DAIRY farm prices are plummeting, supermarkets are selling milk for $1 a litre, and many ageing farmers are scratching their heads about who will take over their properties when they retire. And yet dairy is one of the world’s most dynamic industries, which is why Adrian Rowley thinks the time is right to float Australia’s first dairy farm.
The investment adviser has assembled a team of directors to form Australian Dairy Farms (ADF) that he hopes will start trading on the ASX next month. The company has engaged Bell Potter to raise up to $14.5 million. It already owns two farms in south-west Victoria and hopes to buy another 14 more to produce 50 million litres of milk a year by 2016.

Mr Rowley and ADF’s three other directors hope to capitalise on Asia’s appetite for dairy, particularly infant formula, which the Australian gov­ernment’s commodities forecaster ABARES isn’t expecting to slow down soon. Such is the demand that it has pushed global prices to historically high levels and ignited a three-way bidding war for Australia’s oldest listed milk processor Warrnambool Cheese & Butter, which Canada’s Saputo won earlier this year.

The milk frenzy comes after a dismal decade for dairy farming. Australian milk production has plunged 20 per cent to about 9 billion litres a year, while farm prices have fallen, leading in some cases to bank foreclosure.But Mr Rowley said these factors strengthened the case to create a listed dairy farm: “From 2007 to 2011 China tripled dairy imports and dairy demand is 10 billion litres a year, which is more than the whole of Australian production.”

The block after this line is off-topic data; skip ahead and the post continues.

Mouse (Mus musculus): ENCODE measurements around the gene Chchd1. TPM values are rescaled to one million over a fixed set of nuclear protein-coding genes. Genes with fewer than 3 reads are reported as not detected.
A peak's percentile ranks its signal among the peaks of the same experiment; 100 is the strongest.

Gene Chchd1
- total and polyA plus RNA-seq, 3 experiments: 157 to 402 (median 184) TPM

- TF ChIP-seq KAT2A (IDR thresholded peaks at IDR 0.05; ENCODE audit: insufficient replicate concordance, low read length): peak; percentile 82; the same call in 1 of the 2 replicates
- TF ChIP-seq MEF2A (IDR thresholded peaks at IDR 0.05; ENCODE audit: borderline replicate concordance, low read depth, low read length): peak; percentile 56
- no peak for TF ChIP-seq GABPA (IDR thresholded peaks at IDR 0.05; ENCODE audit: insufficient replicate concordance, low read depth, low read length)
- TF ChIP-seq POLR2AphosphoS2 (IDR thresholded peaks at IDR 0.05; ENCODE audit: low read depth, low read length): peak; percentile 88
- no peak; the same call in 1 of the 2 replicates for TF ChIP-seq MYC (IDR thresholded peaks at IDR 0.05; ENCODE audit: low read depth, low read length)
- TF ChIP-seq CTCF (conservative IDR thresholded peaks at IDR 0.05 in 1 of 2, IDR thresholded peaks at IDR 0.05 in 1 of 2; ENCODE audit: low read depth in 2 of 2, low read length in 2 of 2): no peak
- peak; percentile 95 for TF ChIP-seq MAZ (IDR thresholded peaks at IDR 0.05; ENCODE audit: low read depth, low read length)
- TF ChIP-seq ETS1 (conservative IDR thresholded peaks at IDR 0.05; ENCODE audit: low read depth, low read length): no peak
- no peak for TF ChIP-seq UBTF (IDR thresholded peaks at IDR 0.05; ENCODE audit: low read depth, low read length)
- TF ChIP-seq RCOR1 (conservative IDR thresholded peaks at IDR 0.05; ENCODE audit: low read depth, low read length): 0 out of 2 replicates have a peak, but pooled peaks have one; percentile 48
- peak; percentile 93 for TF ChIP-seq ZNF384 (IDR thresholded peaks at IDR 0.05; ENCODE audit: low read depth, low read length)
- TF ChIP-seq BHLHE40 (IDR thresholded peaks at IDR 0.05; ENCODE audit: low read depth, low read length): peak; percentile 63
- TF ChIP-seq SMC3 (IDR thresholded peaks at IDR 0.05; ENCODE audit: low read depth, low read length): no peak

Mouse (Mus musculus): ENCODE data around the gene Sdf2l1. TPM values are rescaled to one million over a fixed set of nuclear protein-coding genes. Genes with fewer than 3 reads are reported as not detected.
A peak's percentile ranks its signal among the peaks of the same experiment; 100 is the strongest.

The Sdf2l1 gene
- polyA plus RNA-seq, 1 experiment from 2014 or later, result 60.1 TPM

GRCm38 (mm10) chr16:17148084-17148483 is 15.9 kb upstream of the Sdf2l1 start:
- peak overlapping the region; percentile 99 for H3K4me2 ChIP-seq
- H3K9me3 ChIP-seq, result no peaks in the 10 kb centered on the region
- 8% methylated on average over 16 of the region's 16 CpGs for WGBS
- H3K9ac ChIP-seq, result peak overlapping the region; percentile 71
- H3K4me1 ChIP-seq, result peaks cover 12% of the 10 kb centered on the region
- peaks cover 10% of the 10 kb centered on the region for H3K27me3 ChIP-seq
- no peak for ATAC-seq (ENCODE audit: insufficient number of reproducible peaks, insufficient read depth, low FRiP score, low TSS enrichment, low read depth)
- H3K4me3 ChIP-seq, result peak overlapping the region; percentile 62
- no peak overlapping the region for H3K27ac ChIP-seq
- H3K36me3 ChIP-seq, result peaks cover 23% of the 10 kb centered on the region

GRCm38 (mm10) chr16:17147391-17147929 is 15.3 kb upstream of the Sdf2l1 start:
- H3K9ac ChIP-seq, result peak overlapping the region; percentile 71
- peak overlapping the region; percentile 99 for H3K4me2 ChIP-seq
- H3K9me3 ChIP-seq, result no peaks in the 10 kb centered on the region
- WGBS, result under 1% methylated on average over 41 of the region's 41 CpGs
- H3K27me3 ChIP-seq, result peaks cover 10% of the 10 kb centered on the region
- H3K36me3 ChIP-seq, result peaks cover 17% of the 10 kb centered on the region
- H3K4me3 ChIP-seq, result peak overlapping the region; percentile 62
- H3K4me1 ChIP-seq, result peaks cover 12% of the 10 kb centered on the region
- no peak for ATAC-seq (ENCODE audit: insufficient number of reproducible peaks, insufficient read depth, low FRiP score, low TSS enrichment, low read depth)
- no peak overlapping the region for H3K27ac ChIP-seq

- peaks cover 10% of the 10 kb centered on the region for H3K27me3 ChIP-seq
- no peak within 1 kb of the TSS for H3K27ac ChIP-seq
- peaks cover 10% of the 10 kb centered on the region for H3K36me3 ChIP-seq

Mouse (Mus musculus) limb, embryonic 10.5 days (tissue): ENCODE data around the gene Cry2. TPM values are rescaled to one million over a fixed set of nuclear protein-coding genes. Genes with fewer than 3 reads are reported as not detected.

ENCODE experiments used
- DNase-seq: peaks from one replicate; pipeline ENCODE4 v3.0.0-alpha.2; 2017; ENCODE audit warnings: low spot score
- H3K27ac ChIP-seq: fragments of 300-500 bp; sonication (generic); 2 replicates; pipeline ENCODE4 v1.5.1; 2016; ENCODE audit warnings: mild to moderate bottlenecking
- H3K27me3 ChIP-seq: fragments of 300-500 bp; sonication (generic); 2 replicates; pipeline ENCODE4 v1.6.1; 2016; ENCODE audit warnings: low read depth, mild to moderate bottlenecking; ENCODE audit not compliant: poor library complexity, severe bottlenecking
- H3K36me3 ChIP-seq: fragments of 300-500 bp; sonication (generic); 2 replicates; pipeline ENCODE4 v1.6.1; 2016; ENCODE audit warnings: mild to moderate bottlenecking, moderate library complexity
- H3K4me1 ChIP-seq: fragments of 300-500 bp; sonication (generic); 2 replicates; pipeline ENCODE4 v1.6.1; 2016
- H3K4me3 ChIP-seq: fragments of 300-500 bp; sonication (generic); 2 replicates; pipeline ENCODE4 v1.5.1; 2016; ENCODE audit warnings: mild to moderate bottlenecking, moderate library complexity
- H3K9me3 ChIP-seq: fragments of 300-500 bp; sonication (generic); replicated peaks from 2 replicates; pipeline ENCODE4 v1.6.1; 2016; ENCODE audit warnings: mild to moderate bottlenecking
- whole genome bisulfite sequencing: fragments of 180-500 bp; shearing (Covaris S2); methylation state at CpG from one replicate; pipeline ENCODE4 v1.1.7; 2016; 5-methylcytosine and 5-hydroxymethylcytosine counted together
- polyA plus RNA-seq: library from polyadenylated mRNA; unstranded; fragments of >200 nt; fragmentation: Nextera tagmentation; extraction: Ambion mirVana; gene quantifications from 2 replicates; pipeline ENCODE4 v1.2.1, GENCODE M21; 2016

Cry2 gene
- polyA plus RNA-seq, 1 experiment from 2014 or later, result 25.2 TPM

He said ADF planned to give in­vestors two types of returns – earnings from dairy operations and exposure to rising farm prices off a cyclical low.

The company plans to operate ­large-scale farms with a minimum of 500 cows (the Victorian average is 300 per farm). It also plans to have prop­erties in areas that traditionally have reliable rainfall, such as south-west Victoria.

Mr Rowley said the company’s plan was to become Australia’s biggest milk producer and be able to be a “price maker” rather that “taker” during contract negotiations with processors.

Source: Financial Review complements of Australian Country Life